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dc.contributor.authorParikh, Jignesh Rajeshen_US
dc.date.accessioned2018-11-07T16:00:04Z
dc.date.issued2012
dc.date.submitted2012
dc.identifier.urihttps://hdl.handle.net/2144/32042
dc.descriptionThesis (Ph.D.)--Boston Universityen_US
dc.descriptionPLEASE NOTE: Boston University Libraries did not receive an Authorization To Manage form for this thesis or dissertation. It is therefore not openly accessible, though it may be available by request. If you are the author or principal advisor of this work and would like to request open access for it, please contact us at open-help@bu.edu. Thank you.en_US
dc.description.abstractInformation from the cell surface is propagated to the nucleus via interconnected signaling pathways that regulate transcription factors, thereby controlling cellular processes, such as migration, proliferation and differentiation through context-dependent gene expression. Aberrations in signaling pathways have been associated with several human diseases such as cancer. In this work, I develop novel tools and algorithms to identify altered signaling pathways and the relationships between them from high-throughput gene expression microarray and tandem mass-spectrometry data. First, I integrate pathway annotations with publicly available lists of differentially expressed genes to identify transcriptional dependencies between pairs of pathways, revealing a modular pathway co-differential expression meta-network. The meta-network approach is also applied to gene sets defined by cytogenetic bands to understand the relationship between pathways and genome organization; notably, co-differentially expressed chromosome loci are more proximal in three-dimensional space and consist of genes that participate in the same pathway to a greater extent than loci that are not co-expressed. The pathway co-differential expression network, along with other gene set co-differential expression meta-networks, is made available through a web tool called MetaNet that analyzes user-defined gene lists in the context of a network of transcriptionally dependent pathways. Next, I develop Signaling Pathway Enrichment using Experimental Data sets (SPEED), a manually curated data collection and algorithm that allows for identification of upstream signaling pathways that cause an observed gene expression pattern. The intuition behind SPEED is that there are distinct gene expression signatures per signaling pathway perturbation; the signatures can be subsequently used to predict upstream signaling pathways from a user-defined list of differentially expressed genes. SPEED signatures cluster signaling pathways into two distinct groups separating immune response and cell growth pathways. The SPEED algorithm and data collection is publicly available for analysis of user-defined gene lists via a web server. Finally, I define and implement a minimal API (mzAPI) through an open source desktop application called multiplierz that provides direct, programmatic interaction with binary raw mass spectrometry files. I use multiplierz to analyze proteomics data for the identification of specific phosphorylation events in signaling cascades. Collectively, these novel tools and algorithms contribute to an improved understanding of signaling pathways.en_US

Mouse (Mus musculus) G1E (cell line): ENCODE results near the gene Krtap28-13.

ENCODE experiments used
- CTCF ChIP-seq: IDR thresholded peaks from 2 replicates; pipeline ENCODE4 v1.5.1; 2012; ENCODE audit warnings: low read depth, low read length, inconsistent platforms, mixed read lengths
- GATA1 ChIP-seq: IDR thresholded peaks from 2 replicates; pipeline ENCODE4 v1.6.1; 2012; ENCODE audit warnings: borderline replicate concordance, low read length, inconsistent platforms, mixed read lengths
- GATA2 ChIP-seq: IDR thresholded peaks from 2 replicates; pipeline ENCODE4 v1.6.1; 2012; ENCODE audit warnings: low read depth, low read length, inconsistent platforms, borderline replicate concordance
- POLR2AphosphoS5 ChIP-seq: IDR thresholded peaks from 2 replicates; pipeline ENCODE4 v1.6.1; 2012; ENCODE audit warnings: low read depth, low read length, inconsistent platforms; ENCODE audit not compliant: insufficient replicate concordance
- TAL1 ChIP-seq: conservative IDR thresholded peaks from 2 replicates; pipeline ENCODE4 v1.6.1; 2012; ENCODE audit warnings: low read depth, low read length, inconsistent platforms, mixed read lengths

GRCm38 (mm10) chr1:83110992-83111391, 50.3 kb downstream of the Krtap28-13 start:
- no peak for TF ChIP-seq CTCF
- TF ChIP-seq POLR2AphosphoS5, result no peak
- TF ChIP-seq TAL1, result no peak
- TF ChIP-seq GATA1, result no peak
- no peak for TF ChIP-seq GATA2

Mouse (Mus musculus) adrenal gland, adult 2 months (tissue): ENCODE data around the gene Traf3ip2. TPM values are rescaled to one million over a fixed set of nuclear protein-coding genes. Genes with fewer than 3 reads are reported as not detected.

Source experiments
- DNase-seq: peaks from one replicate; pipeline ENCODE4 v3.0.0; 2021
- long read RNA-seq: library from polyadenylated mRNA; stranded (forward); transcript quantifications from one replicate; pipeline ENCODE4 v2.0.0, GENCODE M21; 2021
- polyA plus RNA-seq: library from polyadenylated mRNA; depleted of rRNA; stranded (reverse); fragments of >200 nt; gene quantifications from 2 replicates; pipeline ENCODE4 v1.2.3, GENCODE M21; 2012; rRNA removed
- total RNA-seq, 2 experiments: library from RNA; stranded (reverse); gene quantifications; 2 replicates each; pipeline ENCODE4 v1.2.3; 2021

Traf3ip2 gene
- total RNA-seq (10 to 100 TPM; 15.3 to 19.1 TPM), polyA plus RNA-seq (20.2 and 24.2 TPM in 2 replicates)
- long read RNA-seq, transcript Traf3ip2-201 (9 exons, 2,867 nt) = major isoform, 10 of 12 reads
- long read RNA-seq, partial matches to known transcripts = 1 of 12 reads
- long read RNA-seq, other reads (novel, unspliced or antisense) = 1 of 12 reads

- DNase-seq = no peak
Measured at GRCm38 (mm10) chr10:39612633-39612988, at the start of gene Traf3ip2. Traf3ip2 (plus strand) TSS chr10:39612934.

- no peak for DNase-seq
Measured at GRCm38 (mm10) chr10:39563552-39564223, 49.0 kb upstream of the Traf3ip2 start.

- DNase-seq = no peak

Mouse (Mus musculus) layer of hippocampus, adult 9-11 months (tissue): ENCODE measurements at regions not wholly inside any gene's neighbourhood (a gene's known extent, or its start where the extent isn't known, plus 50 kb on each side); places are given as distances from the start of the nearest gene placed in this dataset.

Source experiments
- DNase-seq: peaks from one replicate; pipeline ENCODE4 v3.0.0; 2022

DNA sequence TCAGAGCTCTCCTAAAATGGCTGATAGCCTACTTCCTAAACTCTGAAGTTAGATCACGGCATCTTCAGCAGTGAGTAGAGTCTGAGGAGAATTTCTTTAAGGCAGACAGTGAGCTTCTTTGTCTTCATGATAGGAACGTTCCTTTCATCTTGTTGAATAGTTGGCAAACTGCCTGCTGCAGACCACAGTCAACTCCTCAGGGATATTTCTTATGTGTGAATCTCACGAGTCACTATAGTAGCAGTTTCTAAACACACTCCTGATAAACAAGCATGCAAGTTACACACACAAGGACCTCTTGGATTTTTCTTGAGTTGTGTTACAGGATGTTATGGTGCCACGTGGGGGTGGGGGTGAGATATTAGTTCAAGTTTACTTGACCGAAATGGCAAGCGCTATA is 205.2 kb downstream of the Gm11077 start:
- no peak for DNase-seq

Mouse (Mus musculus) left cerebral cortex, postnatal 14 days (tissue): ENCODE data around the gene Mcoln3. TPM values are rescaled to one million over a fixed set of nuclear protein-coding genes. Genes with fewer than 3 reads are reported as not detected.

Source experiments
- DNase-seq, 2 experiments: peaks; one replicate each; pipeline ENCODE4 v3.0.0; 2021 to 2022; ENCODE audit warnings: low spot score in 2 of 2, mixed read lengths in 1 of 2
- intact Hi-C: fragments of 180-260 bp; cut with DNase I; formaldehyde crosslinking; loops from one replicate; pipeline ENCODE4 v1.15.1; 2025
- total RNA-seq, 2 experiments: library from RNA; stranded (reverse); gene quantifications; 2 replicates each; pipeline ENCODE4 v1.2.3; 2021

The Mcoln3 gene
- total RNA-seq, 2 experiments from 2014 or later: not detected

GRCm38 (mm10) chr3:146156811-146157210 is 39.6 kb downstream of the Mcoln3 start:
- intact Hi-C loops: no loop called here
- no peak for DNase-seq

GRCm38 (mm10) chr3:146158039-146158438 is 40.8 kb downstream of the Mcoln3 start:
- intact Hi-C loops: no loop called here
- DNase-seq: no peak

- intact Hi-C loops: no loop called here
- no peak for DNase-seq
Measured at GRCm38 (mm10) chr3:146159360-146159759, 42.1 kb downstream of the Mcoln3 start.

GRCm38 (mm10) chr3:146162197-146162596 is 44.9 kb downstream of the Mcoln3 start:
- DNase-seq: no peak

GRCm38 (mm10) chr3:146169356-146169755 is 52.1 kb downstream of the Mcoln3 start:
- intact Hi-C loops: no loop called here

dc.language.isoen_US
dc.publisherBoston Universityen_US
dc.titleInterrogating signaling pathways using transcriptomic and proteomic dataen_US
dc.typeThesis/Dissertationen_US
dc.description.embargo2031-01-02
etd.degree.nameDoctor of Philosophyen_US
etd.degree.leveldoctoralen_US
etd.degree.disciplineEngineeringen_US
etd.degree.grantorBoston Universityen_US
dc.identifier.barcode11719032088819
dc.identifier.mmsid99199970890001161


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